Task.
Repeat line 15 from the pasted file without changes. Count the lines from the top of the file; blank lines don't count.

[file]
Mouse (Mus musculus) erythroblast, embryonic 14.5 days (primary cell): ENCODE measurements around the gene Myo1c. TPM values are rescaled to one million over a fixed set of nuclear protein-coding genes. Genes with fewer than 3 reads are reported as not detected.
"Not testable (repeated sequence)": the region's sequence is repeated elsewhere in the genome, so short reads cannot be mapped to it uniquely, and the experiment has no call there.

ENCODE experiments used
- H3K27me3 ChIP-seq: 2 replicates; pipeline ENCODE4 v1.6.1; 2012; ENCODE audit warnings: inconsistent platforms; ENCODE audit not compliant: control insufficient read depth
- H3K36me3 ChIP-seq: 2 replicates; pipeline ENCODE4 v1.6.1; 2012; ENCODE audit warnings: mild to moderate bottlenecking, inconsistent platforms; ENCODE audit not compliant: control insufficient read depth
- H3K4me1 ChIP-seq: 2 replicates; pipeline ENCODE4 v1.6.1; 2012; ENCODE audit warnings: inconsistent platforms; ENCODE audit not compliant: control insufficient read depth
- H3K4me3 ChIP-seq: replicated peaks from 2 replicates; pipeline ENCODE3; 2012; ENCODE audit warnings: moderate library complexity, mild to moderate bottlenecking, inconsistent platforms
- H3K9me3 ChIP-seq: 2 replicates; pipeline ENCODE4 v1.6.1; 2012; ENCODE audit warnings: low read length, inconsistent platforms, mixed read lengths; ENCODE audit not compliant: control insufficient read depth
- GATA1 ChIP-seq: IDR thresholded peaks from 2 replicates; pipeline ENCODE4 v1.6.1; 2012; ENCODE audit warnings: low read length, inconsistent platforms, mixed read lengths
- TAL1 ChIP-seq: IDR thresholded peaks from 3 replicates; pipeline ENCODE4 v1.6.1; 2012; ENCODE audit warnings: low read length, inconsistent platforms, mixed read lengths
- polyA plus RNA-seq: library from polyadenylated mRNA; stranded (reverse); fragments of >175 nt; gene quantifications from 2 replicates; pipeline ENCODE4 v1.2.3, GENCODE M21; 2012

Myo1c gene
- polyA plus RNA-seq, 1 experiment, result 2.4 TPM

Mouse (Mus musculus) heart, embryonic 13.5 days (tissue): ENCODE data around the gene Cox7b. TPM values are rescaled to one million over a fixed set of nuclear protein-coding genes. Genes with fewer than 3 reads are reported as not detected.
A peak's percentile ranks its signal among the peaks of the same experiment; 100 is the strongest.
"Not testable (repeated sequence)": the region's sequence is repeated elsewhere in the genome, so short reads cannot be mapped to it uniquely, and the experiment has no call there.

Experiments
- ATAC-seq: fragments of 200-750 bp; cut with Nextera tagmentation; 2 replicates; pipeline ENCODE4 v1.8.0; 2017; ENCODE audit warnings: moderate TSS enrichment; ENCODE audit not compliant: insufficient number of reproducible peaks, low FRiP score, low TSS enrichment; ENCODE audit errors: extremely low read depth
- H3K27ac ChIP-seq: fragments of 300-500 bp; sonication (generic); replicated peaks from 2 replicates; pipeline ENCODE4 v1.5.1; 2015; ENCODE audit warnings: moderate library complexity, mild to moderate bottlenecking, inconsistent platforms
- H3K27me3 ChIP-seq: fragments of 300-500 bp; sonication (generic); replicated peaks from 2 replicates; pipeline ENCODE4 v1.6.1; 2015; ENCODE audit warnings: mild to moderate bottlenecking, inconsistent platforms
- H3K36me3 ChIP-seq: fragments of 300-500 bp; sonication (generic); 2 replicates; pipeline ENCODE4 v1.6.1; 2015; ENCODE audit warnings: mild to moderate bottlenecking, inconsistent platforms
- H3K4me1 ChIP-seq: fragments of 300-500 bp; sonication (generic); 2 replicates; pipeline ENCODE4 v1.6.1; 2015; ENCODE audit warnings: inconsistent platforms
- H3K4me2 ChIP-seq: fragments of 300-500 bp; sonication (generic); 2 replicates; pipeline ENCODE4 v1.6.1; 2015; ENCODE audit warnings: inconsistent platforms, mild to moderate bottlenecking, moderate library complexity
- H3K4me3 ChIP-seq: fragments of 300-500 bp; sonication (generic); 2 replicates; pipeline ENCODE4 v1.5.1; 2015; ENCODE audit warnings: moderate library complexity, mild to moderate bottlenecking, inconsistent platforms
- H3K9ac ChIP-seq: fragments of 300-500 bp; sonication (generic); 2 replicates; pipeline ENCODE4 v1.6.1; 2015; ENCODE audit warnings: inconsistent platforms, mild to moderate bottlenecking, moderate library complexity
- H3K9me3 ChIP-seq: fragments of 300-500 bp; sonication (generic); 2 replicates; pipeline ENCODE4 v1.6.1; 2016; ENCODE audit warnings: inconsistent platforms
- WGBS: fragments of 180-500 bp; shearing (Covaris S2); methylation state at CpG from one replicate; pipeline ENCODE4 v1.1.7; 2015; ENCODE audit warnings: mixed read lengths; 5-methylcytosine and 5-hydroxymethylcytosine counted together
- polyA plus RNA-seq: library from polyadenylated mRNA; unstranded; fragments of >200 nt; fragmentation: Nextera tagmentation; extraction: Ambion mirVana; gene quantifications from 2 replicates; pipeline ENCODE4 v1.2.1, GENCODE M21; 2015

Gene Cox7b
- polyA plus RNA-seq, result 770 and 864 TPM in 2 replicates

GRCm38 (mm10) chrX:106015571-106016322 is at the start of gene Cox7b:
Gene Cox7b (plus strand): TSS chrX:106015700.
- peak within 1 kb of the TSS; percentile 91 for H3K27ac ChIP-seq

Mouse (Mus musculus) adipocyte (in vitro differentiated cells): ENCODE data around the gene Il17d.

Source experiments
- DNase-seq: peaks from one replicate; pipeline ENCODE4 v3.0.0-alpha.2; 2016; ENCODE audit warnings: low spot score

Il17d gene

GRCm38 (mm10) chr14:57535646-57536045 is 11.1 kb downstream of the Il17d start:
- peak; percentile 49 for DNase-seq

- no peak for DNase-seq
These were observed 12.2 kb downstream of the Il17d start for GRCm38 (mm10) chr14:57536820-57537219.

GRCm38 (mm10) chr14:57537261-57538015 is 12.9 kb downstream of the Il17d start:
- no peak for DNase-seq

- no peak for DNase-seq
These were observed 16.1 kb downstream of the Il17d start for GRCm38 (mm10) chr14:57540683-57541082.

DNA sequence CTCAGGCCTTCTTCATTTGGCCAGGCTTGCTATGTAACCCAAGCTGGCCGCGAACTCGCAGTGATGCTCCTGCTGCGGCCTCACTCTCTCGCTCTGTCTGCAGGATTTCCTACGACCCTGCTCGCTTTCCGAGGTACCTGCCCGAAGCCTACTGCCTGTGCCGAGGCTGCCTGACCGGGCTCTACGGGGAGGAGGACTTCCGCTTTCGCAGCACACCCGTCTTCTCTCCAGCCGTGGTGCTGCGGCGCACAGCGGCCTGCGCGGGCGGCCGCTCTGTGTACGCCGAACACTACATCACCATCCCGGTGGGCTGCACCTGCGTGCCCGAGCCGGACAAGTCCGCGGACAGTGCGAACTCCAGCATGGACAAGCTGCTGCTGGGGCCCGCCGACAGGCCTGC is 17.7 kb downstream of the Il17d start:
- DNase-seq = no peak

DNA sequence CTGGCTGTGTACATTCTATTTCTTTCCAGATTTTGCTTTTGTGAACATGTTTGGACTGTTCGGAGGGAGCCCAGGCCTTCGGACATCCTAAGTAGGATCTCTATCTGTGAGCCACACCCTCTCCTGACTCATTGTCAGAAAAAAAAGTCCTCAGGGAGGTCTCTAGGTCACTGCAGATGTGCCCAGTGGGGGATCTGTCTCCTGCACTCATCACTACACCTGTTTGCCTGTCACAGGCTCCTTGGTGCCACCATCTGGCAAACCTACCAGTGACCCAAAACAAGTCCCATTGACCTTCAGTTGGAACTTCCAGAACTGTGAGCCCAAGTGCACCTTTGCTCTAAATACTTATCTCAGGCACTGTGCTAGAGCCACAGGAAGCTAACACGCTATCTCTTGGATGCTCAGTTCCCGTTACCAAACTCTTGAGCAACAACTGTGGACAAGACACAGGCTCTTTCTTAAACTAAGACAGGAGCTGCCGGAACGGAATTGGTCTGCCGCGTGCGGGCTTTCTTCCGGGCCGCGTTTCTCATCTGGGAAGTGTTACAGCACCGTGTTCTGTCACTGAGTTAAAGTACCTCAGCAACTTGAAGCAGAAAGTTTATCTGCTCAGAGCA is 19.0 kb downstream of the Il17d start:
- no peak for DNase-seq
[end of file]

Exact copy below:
A peak's percentile ranks its signal among the peaks of the same experiment; 100 is the strongest.